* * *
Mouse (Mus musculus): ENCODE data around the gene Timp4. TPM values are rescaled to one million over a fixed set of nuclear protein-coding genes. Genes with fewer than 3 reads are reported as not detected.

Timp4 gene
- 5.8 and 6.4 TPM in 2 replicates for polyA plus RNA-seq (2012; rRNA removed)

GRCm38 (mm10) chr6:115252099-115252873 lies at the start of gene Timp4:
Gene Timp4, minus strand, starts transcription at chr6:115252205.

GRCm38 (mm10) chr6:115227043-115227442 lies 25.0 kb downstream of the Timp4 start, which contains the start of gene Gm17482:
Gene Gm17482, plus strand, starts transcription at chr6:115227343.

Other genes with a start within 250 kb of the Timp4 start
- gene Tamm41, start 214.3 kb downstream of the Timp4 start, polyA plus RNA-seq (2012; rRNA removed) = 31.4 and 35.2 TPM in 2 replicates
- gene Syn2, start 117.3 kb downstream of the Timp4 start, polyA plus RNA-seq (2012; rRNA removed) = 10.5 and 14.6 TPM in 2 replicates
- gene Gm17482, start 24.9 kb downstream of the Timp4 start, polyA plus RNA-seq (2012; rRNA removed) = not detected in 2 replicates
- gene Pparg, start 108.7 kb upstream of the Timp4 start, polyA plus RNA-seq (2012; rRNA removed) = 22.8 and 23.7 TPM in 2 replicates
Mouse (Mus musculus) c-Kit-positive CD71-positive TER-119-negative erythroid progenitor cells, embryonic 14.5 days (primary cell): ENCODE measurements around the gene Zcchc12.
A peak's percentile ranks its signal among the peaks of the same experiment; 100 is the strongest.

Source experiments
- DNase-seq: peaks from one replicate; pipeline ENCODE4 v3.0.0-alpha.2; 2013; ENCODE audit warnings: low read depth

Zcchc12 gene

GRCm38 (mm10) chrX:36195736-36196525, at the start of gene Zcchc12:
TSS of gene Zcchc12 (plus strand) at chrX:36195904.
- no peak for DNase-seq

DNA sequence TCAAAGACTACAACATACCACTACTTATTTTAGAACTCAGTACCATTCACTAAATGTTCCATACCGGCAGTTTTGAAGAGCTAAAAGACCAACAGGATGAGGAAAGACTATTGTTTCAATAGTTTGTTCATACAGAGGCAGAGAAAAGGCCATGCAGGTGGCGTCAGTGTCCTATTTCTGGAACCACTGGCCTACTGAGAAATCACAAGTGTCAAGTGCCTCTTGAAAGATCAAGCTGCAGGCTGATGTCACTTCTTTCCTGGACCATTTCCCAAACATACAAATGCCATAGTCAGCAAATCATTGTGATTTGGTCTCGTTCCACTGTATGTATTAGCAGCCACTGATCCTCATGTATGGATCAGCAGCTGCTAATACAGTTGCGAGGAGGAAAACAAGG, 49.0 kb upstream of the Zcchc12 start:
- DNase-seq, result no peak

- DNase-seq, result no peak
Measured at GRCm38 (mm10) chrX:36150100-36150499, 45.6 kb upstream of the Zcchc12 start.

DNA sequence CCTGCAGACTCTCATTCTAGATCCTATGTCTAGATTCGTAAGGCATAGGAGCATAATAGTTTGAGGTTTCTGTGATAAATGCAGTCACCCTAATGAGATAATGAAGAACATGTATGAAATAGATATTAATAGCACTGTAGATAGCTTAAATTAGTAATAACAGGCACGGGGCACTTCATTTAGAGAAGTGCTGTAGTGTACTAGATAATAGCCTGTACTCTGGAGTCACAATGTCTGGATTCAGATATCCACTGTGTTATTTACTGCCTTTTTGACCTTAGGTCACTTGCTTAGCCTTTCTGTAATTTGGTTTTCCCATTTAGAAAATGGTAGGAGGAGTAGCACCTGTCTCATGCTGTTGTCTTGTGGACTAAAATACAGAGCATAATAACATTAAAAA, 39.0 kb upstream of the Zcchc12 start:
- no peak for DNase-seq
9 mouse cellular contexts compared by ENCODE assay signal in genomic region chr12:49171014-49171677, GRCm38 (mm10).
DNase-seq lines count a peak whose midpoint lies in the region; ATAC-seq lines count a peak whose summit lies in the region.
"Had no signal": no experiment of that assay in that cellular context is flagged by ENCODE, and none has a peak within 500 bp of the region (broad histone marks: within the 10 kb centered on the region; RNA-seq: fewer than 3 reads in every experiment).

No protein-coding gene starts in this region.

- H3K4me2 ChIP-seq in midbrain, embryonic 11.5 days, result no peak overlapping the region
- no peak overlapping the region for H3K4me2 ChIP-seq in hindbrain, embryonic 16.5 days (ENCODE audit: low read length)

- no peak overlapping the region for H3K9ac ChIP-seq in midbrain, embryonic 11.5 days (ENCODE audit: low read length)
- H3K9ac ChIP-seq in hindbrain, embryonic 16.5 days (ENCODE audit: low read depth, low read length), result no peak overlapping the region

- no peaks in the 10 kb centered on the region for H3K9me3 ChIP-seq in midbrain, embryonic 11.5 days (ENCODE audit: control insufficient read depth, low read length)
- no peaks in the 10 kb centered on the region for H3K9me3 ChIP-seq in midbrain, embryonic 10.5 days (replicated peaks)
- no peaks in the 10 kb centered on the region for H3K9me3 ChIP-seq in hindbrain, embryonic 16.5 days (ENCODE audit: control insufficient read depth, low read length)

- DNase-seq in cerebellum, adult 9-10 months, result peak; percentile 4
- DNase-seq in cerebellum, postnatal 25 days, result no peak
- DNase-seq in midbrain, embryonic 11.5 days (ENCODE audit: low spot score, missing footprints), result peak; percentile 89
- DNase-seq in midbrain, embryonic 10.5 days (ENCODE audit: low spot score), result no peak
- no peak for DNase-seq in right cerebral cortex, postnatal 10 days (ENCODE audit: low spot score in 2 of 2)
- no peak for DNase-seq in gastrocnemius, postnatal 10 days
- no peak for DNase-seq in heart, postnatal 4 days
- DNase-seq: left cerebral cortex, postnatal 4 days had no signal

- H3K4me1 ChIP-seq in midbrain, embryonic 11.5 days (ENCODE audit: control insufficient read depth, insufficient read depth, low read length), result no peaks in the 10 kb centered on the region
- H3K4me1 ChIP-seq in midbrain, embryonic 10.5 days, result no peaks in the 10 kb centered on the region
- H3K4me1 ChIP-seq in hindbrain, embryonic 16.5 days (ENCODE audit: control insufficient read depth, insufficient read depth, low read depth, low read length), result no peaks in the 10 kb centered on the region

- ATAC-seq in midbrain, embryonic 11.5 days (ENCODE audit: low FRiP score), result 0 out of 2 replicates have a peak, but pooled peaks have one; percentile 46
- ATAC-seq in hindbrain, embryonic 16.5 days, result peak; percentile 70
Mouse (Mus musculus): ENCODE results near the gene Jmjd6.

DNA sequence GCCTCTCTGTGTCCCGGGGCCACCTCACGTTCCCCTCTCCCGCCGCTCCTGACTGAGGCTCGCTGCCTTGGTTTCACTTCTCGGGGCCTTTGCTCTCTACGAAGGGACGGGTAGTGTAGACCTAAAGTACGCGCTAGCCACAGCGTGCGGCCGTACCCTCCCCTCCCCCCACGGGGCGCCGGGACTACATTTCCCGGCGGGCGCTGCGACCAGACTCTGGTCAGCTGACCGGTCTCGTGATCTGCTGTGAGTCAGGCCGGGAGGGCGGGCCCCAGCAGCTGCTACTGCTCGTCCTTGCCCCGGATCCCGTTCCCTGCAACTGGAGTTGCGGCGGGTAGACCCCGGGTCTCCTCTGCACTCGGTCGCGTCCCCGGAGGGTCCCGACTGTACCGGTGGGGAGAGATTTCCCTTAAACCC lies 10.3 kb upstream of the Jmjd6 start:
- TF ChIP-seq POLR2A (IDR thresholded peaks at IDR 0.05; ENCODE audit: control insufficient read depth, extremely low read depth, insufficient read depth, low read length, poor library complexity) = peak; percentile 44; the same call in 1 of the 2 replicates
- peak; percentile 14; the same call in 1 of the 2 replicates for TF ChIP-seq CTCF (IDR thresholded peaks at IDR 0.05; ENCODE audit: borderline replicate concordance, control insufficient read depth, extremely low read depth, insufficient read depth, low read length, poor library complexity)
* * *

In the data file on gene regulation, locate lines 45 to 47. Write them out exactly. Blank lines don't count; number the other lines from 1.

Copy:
- DNase-seq: left cerebral cortex, postnatal 4 days had no signal

- H3K4me1 ChIP-seq in midbrain, embryonic 11.5 days (ENCODE audit: control insufficient read depth, insufficient read depth, low read length), result no peaks in the 10 kb centered on the region
- H3K4me1 ChIP-seq in midbrain, embryonic 10.5 days, result no peaks in the 10 kb centered on the region